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Call for Papers

Symposium CM3—Mechanics and Tribology at the NanoscaleIn Situ and In Silico Investigations

Mechanical and tribological behavior at the nanoscale are often studied in isolation. Yet, insights into tribology require an understanding of elastic and inelastic deformation of the sub-surface material, while deformation experiments can rarely be carried out without consideration of interfacial phenomena occurring at contacts between components. In this symposium, we bring together experimentalists and theoreticians working on aspects of plasticity, hardness, fracture toughness, and fatigue, as well as contact, friction, adhesion, and wear, to encourage and nucleate interaction between these two fields.

Mechanical properties (such as yield strength and fracture toughness) as well as tribological properties (such as friction coefficient and wear rate) emerge from the complex interplay of nano- or Angstrom-scale mechanisms. Modern high-performance structural materials, as well as advanced device and manufacturing applications, make use of the specific behavior of materials confined to nanoscale geometries and nanoscale surface contacts. Starvation of defects, small-scale rearrangements and chemical reactions (between contacting surfaces or with the environment) govern the behavior of these components. Micro- and nano-mechanical tension/compression experiments, as well as scanning probe techniques, represent methods for the experimental study of these small-scale mechanisms. At the same time, simulation methodologies such as molecular dynamics or discrete dislocation dynamics usually work at a length scale that is directly comparable to that of nanomechanics, revealing microscopic processes with atomic resolution. Experimental and simulation studies into nanoscale deformation, contact, and sliding, enable unprecedented insights into the fundamental processes governing material behavior.

Submission of contributions from any of these and closely related fields are encouraged. Materials of interest can include but are not limited to metals, metallic or oxide glasses, ceramics, and polymers. Experimental techniques include nano-/micro-tension or compression testing, in isolation or in combination with electron microscopy, as well as scanning probe-based investigations. Modeling approaches include molecular dynamics and statics, discrete dislocation dynamics as well as advanced analysis and simulation techniques, such as for example dislocation extraction algorithms and time acceleration techniques.

Topics will include:

  • Computational investigation on deformation mechanisms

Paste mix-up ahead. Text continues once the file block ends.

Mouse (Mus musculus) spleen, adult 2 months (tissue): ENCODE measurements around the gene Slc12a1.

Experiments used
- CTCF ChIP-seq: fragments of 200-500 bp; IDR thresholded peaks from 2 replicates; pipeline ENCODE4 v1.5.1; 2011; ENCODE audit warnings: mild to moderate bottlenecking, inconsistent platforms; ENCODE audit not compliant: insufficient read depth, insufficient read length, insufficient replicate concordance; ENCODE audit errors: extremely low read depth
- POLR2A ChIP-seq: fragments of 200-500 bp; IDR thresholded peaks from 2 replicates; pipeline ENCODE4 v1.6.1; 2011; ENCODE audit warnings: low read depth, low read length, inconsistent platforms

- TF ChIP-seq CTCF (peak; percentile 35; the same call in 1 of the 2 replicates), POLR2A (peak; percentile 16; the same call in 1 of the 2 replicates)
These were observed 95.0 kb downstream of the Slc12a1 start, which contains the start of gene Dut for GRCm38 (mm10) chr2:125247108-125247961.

• The interaction of deformation mechanisms and free surfaces in nanoscale geometries
  • Modern techniques for analyzing and quantifying output of complex molecular dynamics and dislocation dynamics simulations
  • Measuring and predicting the size and geometry of contact as a function of load
  • Predicting the location and onset of inelastic deformation in contacts between nanoscale devices
  • The fundamental origins of friction in wearing and wear-free contacts
  • The fundamental origins of wear and its relation to plasticity and chemical reactions at surfaces
  • Bridging the gap between nanoscale contacts and the macroscopic multi-asperity contact
  • Small scale mechanical testing (e.g. compression, tension, bending, fatigue)
  • In situ observations of dislocation activities, deformation twinning, phase transformation and shear-band formation
  • Environmental effect (e.g. gaseous, temperature, strain rate) on mechanical properties of materials at small scale

Invited Speakers:

  • Robert Carpick (University of Pennsylvania, USA)
  • Hiroyuki Fujita (Toyko University, Japan)
  • Dan Gianola (University of Pennsylvania, USA)
  • Julia Greer (California Institute of Technology, USA)
  • Peter Gumbsch (Fraunhofer IWM, Germany)
  • Erica Lilleodden (Helmholtz-Zentrum Geeshacht, Germany)
  • Scott Mao (University of Pittsburgh, USA)
  • Ashlie Martini (University of California, Merced, USA)
  • Andy Minor (University of California, Berkeley, USA)
  • Amit Misra (University of Michigan, USA)
  • Mark Robbins (Johns Hopkins University, USA)
  • Alexander Stukowski (TU Darmstadt, Germany)
  • Izabela Szlufarska (University of Wisconsin-Madison, USA)

Symposium Organizers

Lars Pastewka
Karlsruhe Institute of Technology
Institute for Applied Materials
49-721-608-45871, lars.pastewka@kit.edu

Tevis Jacobs
University of Pittsburgh
Mechanical Engineering and Materials Science
415-624-9736, tjacobs@pitt.edu

Ju Li
Massachusetts Institute of Technology
Department of Nuclear Science and Engineering and Department of Materials Science and Engineering
617-253-0166, liju@mit.edu

Qian Yu
University of Michigan
Materials Science and Engineering
734-647-7000, yuqian@umich.edu